These hospitals include Italian San Raffaele Hospital in Milan, for instance, to monitor disease progression, while Bolton NHS Foundation Trust, for instance, has also adopted qXR to help monitor COVID-19 progression in patients.

Additional users are based in Italy, Portugal, France, Mexico, the US, India and Pakistan, with talks ongoing with Australia, Peru and other countries.

Accurate data

Qure.ai has been sourcing diverse and large data sets from multiple countries for its algorithms. The current data access with the company is more than 7M scans and split almost equally between the Americas, Europe and Asia as the source of the data. This includes data from diverse patient settings and multiple equipment vendors.

This data sourcing is a significant effort and investment as in most countries, Qure.ai is not legally allowed to use client data to train an AI model for COVID-19 triage or diagnosis, owing to GDPR or privacy rules as the data belongs to the hospital or patient.

Qure.ai is therefore having to sign separate agreements with healthcare providers across the globe for data sharing agreements to build its AI models.

Algorithmic updates

The first version of the Qure.ai qXR algorithm was launched three years ago. With COVID, version 2.1 was brought out, and very soon the company shall launch qXR version 3.

While it’s continuously working on new updates, in accordance with a strict and stringent process, not every iteration goes out to the market.

There are 15-16 validation data sets, each from a different country, and enhanced improvement must be seen in all for it to be brought to production.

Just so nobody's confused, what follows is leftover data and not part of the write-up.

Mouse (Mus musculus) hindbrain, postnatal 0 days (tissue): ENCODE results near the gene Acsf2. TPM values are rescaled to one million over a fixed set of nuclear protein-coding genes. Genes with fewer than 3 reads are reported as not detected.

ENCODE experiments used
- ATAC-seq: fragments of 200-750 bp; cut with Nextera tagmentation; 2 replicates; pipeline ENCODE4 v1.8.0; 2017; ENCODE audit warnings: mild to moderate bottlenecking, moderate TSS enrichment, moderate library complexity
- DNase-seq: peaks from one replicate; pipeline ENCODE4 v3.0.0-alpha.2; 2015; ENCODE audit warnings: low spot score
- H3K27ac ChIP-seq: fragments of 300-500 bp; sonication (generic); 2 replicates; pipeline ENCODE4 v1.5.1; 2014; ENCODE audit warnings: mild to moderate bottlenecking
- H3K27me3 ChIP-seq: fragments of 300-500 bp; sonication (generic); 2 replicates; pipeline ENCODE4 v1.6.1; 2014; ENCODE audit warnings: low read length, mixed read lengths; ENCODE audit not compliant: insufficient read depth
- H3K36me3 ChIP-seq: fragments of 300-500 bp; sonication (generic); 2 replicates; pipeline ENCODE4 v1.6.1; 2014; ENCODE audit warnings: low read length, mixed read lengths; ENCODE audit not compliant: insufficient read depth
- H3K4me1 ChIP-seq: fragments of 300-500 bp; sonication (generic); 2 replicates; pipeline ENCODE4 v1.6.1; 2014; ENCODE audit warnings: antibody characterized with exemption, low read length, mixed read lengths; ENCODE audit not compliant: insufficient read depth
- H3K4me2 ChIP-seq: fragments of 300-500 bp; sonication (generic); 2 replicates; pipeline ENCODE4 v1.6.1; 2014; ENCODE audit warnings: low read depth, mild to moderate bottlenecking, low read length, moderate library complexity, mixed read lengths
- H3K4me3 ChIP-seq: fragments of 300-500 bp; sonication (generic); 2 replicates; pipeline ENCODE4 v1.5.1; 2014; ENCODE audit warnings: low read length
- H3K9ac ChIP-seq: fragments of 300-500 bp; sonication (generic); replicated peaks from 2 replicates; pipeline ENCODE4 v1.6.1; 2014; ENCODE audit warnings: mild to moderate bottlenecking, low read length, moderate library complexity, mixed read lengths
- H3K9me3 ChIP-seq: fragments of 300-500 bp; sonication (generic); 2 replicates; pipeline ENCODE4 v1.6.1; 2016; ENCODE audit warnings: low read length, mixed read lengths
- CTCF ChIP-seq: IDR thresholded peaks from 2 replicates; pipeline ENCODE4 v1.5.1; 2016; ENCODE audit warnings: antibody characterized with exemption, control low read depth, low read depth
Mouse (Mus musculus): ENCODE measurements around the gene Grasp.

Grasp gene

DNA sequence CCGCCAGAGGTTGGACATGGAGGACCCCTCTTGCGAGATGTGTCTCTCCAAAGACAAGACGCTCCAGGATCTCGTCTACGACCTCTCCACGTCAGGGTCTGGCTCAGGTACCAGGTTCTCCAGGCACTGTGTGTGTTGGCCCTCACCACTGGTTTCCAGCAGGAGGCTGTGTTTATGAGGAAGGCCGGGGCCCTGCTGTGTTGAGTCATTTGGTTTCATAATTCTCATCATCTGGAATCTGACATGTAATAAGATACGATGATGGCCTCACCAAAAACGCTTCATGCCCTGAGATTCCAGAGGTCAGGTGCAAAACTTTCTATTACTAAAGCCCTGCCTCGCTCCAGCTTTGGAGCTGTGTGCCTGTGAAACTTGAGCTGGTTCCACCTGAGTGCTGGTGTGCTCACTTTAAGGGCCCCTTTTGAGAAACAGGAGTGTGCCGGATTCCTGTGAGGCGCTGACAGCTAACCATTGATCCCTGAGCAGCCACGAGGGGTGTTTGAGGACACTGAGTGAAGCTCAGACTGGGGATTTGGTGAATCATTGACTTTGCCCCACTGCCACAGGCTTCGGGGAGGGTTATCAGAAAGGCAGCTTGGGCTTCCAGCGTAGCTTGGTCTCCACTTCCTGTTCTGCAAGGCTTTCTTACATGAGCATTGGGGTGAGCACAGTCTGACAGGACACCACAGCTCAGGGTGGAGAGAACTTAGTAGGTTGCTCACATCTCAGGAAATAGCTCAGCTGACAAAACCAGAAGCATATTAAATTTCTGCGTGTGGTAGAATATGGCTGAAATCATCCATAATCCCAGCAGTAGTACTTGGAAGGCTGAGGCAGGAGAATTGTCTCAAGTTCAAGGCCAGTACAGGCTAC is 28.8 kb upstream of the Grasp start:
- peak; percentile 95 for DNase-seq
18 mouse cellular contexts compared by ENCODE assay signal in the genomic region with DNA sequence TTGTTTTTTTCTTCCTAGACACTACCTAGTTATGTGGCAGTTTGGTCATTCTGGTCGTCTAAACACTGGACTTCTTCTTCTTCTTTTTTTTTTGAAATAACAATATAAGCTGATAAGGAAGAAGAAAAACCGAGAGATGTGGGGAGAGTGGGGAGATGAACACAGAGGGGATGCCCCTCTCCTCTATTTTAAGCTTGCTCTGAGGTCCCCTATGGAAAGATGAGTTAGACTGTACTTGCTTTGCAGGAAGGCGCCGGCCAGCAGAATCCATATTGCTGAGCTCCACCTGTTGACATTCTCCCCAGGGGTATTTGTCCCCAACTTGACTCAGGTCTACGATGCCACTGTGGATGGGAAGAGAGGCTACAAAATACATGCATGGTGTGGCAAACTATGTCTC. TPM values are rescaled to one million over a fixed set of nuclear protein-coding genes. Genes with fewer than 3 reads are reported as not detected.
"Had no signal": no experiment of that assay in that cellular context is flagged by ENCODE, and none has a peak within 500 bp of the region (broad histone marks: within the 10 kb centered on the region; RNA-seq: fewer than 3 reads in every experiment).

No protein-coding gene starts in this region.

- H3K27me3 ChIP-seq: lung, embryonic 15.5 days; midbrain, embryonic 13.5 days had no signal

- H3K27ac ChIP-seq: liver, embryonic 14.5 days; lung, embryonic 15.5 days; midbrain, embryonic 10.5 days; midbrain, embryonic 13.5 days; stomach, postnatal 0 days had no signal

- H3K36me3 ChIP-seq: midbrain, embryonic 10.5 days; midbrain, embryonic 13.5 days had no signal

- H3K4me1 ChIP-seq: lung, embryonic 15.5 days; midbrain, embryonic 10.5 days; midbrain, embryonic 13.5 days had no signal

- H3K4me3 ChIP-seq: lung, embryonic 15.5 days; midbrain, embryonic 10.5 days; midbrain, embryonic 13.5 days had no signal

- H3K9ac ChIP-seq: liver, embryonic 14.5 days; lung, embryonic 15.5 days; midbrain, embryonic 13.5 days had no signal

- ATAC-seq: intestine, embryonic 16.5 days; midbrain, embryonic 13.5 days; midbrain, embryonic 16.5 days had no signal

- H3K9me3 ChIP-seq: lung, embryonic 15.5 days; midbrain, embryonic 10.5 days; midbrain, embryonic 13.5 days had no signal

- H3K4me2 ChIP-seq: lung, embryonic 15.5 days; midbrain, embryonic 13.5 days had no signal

Every major change requires going back to the regulator, entailing documentation, cost and time. A new version every three months isn’t feasible.

Qure.ai is looking to continually improve on other fronts too. Two examples: avoiding false negatives through looking at X Rays of individuals who are asymptomatic and COVID-19 positive, and using CT scans as a secondary reference to improve accuracy.

Contact tracing and triaging

Qure.ai also repurposed tools aimed at contract tracing - qScout - with the goal of helping health systems monitor people while in isolation.

Through managing symptoms and triaging people remotely using the AI-powered tool, Qure.ai ensures that patients are only brought to the hospital at the right time, healthcare systems manage their workload and avoid placing a burden on limited infrastructure.

These remote monitoring tools were adapted from dashboards originally applied to help tuberculosis screening partners using Qure.ai’s AI solutions, especially in Africa and India.

Built in under 30 days, qScout was initially deployed at the Ministry of Health in Oman, for potential monitoring of 15,000 patients across the country using AI to minimise the intervention of medical personnel in early quarantine stages. The tool has now been in live use for approximately 3 months and has supported more than 40,000 people in self-monitoring and triage using its proprietary chatbot. 

The medical test program was integrated with an app already in use by the Ministry of Health, Tarassud Plus, which diagnoses, follows up and tracks the medical condition of individuals infected with COVID-19.